“Mr. Land [Edwin] invented this great camera called a Polaroid, and it just takes the face of the person. There is something about the camera that makes the person look just right. They usually come out great. I take at least 200 pictures and then I choose.” – Andy Warhol
Andy Warhol is one of the most influential and most famous artists of the 20th Century. His silk-screened portraits of celebrities, socialites and captains of industry now sell for over $100 million dollars each, but the secret to their creation was a plastic camera that was only made for slightly more than one year and cost $19.99. This camera was the Polaroid Big Shot.
The Big Shot became such an integral part of Warhol’s artwork that he called it his “pen and pencil.” While exhibitions about Warhol mention his use of Polaroids, they often neglect to discuss the camera he used to create them and the way that the camera’s design, construction, and specifications actually transformed his artistic output. This article is my attempt to give the Big Shot the credit it deserves.
[Our banner image of Warhol holding his Big Shot Polaroid was made by Michael Horowitz and is used here with permission courtesy Anzenberger Gallery]
Warhol, The Big Shot, and the Big Shots
Although Warhol is generally viewed as an artist, he thought of himself as a photographer, and photography was an integral part of both his artistic work and of his life in general. As a child he owned a Box Brownie, that quintessentially simple American camera owned by millions of families. He’d continue to use a variety of cameras throughout his life, many of which factored into his art. These included the Chinon 35F-MA, the Olympus AF-1, the Minox 35, and very famously his Polaroid SX-70. This last machine he used to document his life and his time in the art world. But it was the Polaroid Big Shot that revolutionized his artistic output from 1971 until his death in 1986.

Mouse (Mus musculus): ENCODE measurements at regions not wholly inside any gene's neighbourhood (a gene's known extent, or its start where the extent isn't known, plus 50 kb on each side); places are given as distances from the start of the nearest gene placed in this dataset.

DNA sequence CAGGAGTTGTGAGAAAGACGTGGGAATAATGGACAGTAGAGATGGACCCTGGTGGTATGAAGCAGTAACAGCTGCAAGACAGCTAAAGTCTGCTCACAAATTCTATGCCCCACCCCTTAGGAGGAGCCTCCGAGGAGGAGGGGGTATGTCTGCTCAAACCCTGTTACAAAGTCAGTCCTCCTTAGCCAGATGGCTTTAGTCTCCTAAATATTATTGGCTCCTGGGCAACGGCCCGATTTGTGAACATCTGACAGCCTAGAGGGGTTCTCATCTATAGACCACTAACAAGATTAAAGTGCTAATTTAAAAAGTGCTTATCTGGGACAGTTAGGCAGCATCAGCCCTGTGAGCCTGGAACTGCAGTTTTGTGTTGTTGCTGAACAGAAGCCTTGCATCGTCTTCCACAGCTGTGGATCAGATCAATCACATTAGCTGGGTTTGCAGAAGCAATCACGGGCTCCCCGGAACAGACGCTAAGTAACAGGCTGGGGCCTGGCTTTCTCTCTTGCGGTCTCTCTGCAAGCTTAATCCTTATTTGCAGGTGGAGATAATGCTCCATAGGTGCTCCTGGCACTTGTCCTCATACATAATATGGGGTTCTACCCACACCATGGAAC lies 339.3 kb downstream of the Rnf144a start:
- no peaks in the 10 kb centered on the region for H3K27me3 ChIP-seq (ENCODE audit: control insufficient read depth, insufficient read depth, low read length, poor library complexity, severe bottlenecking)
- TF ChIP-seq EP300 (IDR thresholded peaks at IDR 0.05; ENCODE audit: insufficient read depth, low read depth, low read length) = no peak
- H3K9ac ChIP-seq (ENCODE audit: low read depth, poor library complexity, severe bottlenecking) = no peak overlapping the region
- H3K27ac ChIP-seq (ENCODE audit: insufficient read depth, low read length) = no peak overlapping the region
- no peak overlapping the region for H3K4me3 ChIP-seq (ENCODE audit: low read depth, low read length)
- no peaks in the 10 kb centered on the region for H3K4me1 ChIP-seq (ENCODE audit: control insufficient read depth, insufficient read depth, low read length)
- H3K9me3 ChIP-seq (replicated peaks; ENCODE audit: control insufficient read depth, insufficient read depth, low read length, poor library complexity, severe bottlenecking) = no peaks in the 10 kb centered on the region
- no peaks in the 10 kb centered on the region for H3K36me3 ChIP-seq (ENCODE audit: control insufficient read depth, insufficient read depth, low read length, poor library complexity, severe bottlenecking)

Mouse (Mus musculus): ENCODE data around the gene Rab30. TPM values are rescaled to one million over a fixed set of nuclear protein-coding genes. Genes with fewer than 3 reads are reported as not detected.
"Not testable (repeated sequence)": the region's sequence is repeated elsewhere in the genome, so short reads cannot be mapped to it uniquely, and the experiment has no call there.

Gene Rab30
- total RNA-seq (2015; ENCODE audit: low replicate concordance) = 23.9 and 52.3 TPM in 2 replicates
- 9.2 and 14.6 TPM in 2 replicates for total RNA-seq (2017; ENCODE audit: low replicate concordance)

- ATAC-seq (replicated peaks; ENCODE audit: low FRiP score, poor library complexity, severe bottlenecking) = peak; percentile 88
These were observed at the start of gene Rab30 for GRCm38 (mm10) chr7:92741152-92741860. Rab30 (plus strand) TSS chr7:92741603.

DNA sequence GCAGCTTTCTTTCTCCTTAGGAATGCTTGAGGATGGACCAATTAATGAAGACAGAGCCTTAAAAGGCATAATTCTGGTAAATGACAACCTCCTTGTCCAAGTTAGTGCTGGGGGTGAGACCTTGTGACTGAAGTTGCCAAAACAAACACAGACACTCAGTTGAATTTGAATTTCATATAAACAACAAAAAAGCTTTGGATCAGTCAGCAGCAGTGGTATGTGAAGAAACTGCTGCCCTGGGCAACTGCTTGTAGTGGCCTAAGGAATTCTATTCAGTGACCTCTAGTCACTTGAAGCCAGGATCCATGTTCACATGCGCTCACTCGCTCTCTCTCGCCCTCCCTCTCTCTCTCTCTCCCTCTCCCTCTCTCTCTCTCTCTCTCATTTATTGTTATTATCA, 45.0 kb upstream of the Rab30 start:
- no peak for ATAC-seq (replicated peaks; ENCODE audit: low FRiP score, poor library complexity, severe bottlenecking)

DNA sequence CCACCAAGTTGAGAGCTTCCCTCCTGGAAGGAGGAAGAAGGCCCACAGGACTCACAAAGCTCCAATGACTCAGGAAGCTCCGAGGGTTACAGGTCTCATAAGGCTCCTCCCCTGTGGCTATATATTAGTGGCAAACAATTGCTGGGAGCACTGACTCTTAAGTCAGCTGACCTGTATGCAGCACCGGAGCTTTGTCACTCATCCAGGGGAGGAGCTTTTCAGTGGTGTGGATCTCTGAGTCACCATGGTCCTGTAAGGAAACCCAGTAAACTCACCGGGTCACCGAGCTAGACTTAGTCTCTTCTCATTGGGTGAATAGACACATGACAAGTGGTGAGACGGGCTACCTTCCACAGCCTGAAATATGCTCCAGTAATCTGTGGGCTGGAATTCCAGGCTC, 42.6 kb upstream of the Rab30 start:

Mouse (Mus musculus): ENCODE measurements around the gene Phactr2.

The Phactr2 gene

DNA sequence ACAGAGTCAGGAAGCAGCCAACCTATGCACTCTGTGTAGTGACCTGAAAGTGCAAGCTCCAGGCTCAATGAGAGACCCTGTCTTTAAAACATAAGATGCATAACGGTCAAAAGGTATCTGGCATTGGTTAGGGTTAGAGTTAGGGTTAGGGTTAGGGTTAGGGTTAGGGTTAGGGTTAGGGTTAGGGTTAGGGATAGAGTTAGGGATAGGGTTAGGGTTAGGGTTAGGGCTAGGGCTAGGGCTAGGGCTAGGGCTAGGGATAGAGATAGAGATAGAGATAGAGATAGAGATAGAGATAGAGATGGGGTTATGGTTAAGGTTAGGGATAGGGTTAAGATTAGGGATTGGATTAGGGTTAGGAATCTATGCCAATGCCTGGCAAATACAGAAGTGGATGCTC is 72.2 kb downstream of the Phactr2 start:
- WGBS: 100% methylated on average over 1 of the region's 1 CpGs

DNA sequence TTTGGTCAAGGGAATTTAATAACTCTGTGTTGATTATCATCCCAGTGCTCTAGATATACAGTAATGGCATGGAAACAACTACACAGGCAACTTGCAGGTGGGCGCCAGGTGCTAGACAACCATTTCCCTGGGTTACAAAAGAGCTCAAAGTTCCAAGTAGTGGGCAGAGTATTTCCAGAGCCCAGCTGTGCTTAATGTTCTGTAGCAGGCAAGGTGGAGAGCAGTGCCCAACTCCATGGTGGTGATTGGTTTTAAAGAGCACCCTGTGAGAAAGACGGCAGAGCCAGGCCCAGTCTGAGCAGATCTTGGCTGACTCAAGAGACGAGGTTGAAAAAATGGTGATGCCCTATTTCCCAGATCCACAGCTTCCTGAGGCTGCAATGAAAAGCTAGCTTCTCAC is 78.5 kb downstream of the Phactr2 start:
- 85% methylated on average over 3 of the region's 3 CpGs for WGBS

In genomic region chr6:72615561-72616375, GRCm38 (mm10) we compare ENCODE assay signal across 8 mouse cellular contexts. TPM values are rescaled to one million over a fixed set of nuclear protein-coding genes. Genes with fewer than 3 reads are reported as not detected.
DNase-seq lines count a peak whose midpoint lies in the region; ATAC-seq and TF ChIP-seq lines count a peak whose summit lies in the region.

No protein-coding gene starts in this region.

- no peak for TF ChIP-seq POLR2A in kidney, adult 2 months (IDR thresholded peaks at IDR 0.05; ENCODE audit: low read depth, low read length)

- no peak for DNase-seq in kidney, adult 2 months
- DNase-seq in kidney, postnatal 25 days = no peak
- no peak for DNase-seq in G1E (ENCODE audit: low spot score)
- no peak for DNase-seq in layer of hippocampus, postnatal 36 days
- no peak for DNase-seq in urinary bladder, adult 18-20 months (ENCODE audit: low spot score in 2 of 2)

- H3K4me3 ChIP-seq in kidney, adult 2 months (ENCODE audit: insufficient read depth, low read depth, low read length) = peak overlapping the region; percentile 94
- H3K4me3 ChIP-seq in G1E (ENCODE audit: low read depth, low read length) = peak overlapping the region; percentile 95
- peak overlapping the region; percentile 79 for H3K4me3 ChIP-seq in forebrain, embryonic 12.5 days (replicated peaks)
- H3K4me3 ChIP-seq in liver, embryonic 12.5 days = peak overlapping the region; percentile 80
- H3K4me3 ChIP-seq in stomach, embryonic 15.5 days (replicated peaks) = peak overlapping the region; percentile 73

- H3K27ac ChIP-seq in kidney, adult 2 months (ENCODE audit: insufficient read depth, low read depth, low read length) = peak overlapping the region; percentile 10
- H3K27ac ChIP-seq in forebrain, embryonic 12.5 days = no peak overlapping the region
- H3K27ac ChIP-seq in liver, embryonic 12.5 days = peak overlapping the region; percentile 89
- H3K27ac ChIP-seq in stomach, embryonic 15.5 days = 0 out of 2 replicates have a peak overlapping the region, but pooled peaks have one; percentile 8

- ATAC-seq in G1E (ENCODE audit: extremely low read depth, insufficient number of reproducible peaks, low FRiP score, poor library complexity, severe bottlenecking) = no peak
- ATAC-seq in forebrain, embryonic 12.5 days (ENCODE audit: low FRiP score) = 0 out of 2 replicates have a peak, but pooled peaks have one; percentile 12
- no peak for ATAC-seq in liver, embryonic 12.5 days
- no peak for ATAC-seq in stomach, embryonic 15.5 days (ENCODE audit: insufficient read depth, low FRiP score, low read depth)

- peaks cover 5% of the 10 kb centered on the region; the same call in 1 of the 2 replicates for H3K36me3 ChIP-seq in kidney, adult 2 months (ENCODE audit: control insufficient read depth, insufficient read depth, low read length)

The Big Shot camera perfectly synthesizes in a single object the two major defining features of Warhol as an artist; his obsession with celebrity, and the mass-production of art. It’s not widely acknowledged but much of Warhol’s art, whether it be drawings, prints or paintings, were based on photographs. While Warhol was a visionary artist, he never possessed the skill that other artists such as Picasso had. The Big Shot camera allowed him to create portraits almost as if they were being produced by an assembly line.
“I told them I didn’t believe in art, that I believed in photography.” – Andy Warhol
Above are two original Polaroids and Warhol’s completed silk-screened portrait of Farah Fawcett created in 1979 when Fawcett was at the height of her fame starring on Charlie’s Angels. Fawcett’s partner at the time Ryan O’Neal and his daughter Tatum (then aged sixteen) went along to the portrait session at Warhol’s New York studio, called The Factory in 1979. As he later described, Warhol had refined his process to an almost production line.
“There was no easel, no paint. There was just this strange dentist’s Polaroid camera. He just snapped her at different turns, maybe twenty-five shots. It took longer to do her hair.” – Ryan O’Neill
With the invention of the Big Shot, Warhol finally had the tool he needed to combine his two great loves, celebrity and mass-produced art, and turn them into a money-making machine. Once he developed his process of using the Polaroids to create silk-screened portraits, he immediately embarked on the creation of the artworks that he has become most famous for.